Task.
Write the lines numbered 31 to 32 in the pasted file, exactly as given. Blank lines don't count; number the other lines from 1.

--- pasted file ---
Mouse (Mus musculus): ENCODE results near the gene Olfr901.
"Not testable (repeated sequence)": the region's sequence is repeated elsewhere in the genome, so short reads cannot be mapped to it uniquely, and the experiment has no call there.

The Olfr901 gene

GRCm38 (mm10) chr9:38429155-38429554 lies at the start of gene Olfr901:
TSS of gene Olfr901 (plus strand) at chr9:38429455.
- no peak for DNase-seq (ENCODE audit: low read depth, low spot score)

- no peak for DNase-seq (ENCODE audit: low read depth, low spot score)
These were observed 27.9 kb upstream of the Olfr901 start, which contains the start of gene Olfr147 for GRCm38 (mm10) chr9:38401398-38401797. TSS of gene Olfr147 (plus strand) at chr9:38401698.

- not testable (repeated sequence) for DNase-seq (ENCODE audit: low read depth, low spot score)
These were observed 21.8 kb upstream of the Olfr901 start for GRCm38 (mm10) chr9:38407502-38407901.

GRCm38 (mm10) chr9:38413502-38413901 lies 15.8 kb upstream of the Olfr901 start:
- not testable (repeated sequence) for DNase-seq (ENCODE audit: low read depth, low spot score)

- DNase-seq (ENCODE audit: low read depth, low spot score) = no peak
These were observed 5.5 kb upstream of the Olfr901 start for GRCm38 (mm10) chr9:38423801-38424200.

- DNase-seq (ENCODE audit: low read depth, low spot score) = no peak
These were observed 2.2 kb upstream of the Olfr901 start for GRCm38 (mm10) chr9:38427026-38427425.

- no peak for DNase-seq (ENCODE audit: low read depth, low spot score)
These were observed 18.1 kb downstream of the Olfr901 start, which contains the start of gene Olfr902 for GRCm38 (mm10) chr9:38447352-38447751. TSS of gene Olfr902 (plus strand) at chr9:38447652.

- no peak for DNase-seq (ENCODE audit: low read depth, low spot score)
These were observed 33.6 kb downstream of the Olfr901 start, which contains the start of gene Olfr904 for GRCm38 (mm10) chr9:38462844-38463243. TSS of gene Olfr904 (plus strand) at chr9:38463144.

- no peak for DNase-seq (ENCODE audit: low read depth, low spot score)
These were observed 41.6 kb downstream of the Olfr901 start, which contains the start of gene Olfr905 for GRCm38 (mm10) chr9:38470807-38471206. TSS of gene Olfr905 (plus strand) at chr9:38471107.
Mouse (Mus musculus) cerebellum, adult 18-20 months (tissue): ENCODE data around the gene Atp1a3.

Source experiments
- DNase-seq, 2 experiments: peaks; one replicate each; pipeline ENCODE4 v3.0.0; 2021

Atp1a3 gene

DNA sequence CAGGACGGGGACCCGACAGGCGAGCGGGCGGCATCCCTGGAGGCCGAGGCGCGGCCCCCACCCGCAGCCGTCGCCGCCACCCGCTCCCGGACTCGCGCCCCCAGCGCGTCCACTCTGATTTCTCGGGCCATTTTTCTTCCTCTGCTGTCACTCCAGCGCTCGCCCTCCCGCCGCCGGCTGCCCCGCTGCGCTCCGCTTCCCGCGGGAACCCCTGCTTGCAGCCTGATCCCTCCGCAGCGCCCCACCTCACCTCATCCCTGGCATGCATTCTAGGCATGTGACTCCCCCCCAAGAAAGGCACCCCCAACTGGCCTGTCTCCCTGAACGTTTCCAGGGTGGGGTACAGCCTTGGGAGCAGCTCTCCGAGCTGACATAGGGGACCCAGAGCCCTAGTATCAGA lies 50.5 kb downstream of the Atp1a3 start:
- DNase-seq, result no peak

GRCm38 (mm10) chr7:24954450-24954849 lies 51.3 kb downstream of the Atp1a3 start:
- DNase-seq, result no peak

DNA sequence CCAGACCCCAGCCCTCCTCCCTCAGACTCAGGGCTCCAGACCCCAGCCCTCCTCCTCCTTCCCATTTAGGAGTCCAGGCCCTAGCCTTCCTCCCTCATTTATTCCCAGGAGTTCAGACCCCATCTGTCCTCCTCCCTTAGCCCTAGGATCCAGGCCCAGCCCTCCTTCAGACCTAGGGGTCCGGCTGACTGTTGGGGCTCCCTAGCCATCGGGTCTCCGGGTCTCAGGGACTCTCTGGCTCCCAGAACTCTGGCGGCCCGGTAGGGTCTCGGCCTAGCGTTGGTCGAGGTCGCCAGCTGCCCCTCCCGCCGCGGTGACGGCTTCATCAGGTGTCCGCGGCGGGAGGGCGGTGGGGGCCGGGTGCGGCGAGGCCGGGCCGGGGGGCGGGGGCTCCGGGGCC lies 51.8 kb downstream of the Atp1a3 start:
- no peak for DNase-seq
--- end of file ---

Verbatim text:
DNA sequence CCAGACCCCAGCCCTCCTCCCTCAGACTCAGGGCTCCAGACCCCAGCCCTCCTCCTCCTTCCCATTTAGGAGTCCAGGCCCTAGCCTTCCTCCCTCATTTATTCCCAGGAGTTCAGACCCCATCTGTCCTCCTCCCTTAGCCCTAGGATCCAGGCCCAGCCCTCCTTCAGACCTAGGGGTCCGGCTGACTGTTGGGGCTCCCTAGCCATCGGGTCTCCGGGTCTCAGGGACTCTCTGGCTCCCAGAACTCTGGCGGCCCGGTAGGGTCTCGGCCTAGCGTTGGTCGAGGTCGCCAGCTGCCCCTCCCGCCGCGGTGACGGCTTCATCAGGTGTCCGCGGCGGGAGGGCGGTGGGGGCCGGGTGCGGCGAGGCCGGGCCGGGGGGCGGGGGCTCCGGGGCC lies 51.8 kb downstream of the Atp1a3 start:
- no peak for DNase-seq